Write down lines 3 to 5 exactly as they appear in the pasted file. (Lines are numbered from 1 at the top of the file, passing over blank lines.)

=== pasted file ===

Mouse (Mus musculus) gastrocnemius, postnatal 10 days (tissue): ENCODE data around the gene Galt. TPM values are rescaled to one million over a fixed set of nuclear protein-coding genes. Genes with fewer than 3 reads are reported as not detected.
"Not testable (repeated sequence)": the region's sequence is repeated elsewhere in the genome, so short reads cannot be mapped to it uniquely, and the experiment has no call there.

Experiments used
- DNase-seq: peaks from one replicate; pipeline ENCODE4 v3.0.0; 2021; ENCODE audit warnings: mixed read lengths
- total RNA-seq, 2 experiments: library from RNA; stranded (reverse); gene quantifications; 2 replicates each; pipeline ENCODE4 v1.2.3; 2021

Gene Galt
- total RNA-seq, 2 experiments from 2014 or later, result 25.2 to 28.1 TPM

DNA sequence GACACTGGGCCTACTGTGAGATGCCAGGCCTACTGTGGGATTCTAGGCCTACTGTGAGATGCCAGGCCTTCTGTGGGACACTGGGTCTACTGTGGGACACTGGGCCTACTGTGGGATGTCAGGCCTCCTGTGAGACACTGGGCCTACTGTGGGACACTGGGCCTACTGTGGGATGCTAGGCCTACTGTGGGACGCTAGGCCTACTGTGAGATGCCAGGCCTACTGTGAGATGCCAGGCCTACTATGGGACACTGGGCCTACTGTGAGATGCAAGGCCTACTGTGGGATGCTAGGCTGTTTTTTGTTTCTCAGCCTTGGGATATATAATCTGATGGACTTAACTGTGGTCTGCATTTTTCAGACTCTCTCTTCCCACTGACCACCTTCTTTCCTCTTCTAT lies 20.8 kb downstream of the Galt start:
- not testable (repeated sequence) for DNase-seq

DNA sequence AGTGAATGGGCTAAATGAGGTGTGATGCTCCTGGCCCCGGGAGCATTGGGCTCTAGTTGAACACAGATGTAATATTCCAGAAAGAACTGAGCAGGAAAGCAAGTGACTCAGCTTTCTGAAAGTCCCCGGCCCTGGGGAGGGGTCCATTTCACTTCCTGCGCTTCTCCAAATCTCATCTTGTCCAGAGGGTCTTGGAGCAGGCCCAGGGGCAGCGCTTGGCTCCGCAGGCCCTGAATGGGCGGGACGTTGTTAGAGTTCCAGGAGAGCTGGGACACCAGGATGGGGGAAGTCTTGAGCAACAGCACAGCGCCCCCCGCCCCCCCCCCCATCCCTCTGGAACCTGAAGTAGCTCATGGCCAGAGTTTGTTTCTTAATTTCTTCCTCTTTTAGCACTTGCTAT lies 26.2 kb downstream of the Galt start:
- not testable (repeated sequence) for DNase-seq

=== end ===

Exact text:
Experiments used
- DNase-seq: peaks from one replicate; pipeline ENCODE4 v3.0.0; 2021; ENCODE audit warnings: mixed read lengths
- total RNA-seq, 2 experiments: library from RNA; stranded (reverse); gene quantifications; 2 replicates each; pipeline ENCODE4 v1.2.3; 2021